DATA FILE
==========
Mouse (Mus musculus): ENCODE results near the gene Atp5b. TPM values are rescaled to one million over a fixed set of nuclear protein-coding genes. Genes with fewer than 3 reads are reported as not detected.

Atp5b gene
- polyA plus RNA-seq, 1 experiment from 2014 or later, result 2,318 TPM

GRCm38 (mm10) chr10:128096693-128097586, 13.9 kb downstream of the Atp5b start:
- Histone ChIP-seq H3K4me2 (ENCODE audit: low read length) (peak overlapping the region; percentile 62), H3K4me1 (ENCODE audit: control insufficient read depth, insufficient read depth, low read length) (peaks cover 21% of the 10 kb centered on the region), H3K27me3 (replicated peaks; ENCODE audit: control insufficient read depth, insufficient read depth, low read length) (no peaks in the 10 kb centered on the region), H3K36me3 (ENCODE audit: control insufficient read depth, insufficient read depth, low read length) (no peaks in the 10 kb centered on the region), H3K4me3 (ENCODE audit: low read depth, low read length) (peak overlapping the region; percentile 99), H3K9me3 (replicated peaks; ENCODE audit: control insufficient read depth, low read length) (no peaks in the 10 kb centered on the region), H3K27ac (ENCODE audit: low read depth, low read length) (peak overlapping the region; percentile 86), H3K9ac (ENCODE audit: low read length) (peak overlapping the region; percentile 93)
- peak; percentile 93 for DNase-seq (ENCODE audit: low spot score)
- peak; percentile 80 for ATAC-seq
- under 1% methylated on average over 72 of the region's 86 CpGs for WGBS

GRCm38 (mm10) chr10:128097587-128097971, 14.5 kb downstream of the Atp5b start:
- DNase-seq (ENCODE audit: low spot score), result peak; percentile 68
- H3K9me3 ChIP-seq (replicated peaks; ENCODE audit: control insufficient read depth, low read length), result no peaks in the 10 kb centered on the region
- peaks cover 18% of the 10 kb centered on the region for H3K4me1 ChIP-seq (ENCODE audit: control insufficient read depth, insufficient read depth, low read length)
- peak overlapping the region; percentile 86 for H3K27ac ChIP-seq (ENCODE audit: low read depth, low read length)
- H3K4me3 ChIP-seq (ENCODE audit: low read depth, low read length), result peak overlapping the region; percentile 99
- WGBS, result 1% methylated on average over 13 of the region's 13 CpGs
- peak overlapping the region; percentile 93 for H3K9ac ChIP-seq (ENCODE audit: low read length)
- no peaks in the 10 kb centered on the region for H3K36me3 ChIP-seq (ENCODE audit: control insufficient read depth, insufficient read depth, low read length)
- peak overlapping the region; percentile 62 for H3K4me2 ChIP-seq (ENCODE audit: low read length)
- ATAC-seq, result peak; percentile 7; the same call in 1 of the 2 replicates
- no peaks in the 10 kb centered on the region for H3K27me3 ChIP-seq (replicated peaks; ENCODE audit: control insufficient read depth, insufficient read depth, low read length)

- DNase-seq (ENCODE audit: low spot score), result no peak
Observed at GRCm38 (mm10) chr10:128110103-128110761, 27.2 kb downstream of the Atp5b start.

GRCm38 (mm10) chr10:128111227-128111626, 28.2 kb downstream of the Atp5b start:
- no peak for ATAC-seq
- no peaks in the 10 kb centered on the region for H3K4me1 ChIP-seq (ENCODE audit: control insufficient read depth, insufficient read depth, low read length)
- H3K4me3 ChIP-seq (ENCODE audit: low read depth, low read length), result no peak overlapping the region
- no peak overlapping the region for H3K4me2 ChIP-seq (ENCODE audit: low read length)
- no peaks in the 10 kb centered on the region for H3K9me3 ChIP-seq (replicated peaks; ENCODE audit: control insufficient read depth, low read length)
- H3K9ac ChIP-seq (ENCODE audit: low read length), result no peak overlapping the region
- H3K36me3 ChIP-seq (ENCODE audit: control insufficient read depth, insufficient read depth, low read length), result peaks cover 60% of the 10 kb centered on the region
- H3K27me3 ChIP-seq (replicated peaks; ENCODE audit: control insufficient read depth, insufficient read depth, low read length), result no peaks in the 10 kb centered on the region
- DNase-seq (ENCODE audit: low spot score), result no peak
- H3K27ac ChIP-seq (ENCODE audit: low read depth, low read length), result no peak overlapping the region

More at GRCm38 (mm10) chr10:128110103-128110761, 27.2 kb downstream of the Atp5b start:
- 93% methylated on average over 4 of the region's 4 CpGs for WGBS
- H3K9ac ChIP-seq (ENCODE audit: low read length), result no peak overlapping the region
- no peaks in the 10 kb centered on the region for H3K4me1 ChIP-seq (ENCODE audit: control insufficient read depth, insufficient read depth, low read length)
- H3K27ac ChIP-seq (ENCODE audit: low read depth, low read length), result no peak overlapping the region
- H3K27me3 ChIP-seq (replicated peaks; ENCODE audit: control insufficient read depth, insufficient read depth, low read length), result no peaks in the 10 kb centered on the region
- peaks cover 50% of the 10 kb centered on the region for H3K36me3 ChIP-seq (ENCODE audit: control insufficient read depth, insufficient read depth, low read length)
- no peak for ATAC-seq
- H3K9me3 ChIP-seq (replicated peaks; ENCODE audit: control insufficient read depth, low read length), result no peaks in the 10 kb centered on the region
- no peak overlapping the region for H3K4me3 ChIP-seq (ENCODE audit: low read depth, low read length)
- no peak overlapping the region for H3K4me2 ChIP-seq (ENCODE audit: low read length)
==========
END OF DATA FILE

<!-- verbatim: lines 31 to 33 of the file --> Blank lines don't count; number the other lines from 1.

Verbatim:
- H3K27me3 ChIP-seq (replicated peaks; ENCODE audit: control insufficient read depth, insufficient read depth, low read length), result no peaks in the 10 kb centered on the region
- DNase-seq (ENCODE audit: low spot score), result no peak
- H3K27ac ChIP-seq (ENCODE audit: low read depth, low read length), result no peak overlapping the region